Pediatric SRC patients included in this study were prospectively recruited from the Pan Am Concussion Program in Winnipeg, Manitoba. The Pan Am Concussion Program is a government-funded, multi-disciplinary pediatric concussion clinic that receives referrals for acute SRC patients from primary care, sports, and emergency medicine physicians, and through standardized sport-specific concussion protocols (11). Inclusion criteria for the study included: (1) age 19 years or younger; (2) physician diagnosis of concussion; (3) injury occurring during a sport or recreational activity; and, 4) symptomatic at the time of initial assessment. Exclusion criteria included: (1) no definitive injury date; (2) self-reported symptom onset >1 week from the date of suspected injury; (3) diagnosed with persistent post-concussion symptoms (symptoms >28 days) at initial visit; and, (4) patients who reported transient non-specific symptoms during sporting activities but who did not meet the clinical criteria for concussion as assessed by the physician. Following initial medical assessment by a neurosurgeon, eligible patients and their parents underwent informed assent and consent, respectively, by a research assistant. Afterwards, consented patients completed a structured 20-min oral interview that included open and closed-ended questions that allowed researchers to collect details regarding the mechanism of injury, symptom onset, whether, and how timely they were removed from play, how truthful they were during sideline assessment, whether they returned to play, and if they sustained additional instances of body or head contact. The research assistant recorded the responses on the structured data collection form. In the event that a sideline assessment was performed, the treating physician and research assistants did not have access to this data. No data was collected from sideline assessments provided by sideline healthcare providers (e.g., athletic therapists). The study was approved by the University of Manitoba Bannatyne Research Ethics Board.
Clinical Assessment and Management
At the time of initial medical assessment at the concussion program, all patients completed a standardized data collection form that included demographic data, past medical history, and the Post-Concussion Symptom Scale (PCSS), a valid and reliable post-concussion symptom inventory (14, 15). All patients subsequently underwent assessment by a single neurosurgeon including a clinical history and physical examination that included evaluation of cranial nerve, motor, sensory, reflex, cerebellar, balance, vestibulo-ocular, and cervical spine functioning. Following medical diagnosis of SRC, patients were seen in follow-up on a weekly basis or as dictated by their rate of recovery and sport schedules. In general, patients met the criteria for physician-documented clinical recovery when they were asymptomatic or back to their pre-injury neurological status at rest, were tolerating full-time school without symptoms, and had a normal physical examination including no evidence of vestibulo-ocular or cervical spine dysfunction (16, 17). Patients were also required to complete the International Consensus on Concussion in Sport graduated Return-to-Play protocol that was specific to their sport where applicable (18). Based on the discretion of the neurosurgeon, some patients underwent graded aerobic treadmill testing and/or neuropsychological testing to confirm clinical recovery. These supplemental tests were considered in patients with more complex medical histories and pre-existing conditions that present with concussion-like symptoms (e.g., migraine, mental health disorders, previous concussions) and those returning to sports with a higher risk of concussion (e.g., hockey, football).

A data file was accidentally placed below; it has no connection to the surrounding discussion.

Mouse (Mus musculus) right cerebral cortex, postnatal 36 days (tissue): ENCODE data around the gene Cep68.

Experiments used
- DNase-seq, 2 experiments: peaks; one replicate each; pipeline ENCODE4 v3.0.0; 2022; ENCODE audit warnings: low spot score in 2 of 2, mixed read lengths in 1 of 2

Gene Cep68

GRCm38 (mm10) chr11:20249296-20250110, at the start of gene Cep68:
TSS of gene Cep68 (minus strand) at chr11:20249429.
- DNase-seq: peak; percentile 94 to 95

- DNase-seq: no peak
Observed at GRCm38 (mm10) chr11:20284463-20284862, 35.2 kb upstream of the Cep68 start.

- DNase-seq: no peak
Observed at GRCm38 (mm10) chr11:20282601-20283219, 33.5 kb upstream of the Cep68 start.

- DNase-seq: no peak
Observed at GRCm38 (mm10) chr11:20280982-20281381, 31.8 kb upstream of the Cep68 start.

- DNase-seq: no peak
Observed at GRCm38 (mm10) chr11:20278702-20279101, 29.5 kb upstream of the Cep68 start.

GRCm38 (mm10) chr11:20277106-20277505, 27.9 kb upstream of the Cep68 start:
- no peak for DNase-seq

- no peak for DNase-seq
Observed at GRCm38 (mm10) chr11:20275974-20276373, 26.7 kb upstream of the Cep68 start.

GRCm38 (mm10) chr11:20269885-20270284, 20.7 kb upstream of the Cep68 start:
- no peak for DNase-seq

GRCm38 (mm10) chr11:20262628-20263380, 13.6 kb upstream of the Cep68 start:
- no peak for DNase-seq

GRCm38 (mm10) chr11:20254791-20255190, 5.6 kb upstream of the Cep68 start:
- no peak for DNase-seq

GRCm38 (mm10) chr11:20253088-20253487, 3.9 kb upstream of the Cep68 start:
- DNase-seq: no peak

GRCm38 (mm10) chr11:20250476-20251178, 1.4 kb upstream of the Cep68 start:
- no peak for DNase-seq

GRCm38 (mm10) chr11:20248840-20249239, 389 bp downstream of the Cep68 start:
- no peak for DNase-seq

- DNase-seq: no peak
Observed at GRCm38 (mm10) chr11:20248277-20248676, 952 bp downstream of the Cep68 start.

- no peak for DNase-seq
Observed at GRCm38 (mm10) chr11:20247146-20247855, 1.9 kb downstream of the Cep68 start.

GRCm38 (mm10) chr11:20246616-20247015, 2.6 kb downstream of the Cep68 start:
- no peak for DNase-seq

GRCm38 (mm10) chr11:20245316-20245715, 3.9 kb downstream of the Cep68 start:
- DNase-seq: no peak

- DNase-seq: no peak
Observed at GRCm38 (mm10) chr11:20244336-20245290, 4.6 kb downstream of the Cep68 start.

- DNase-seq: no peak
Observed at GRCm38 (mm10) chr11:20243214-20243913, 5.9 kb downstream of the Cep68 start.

Definitions and Outcome Measures
The diagnosis of SRC was made by the neurosurgeon based on definition set forth by the International Consensus on Concussion in Sport (18). SRC was diagnosed in patients who reported sustaining a traumatic force or blow to the head, neck, face, or body and presented with new concussion-like symptoms identified on clinical interview or the PCSS including symptoms such as headaches, sensitivity to light or sound, dizziness, or difficulty with remembering or concentrating that could not be attributed to a more appropriate medical diagnosis.
At the time of this study, the authors were not aware of any standardized definitions for delayed symptom onset (DSO) following SRC. Therefore, for the purposes of this study we defined DSO as the onset of initial self-reported concussion-like symptoms ≥15 min from the time of the suspected injury. Patients who experienced the onset of concussion-like symptoms <15 min from the time of the suspected injury were classified as those with early symptom onset (ESO). Fifteen minutes was chosen as a cut-off time point because this is the estimated amount of time it would take for a licensed healthcare professional to remove an athlete with a suspected concussion from play and perform a sideline assessment that does or does not include the use of the Sport Concussion Assessment Tool 5 (SCAT5) or Child SCAT5 (19).
Length of physician-documented clinical recovery was defined as the time from the date of injury to the date of the final follow-up visit in which clinical recovery was documented by the treating neurosurgeon. Because the majority of pediatric concussion patients recover within 1 month, delayed physician-document clinical recovery was defined as a patient who achieved physician-documented clinical recovery >28 days post-injury (20).
Normally distributed data were summarized as means and standard deviations and were compared using an unpaired t-test. Skewed continuous data were reported as the median with the interquartile range (IQR) and were compared using the rank sum test. Proportions were calculated for dichotomous or polychotomous data and differences were compared using a chi squared test or Fisher's exact test as appropriate. A p < 0.05 was defined as statistically significant.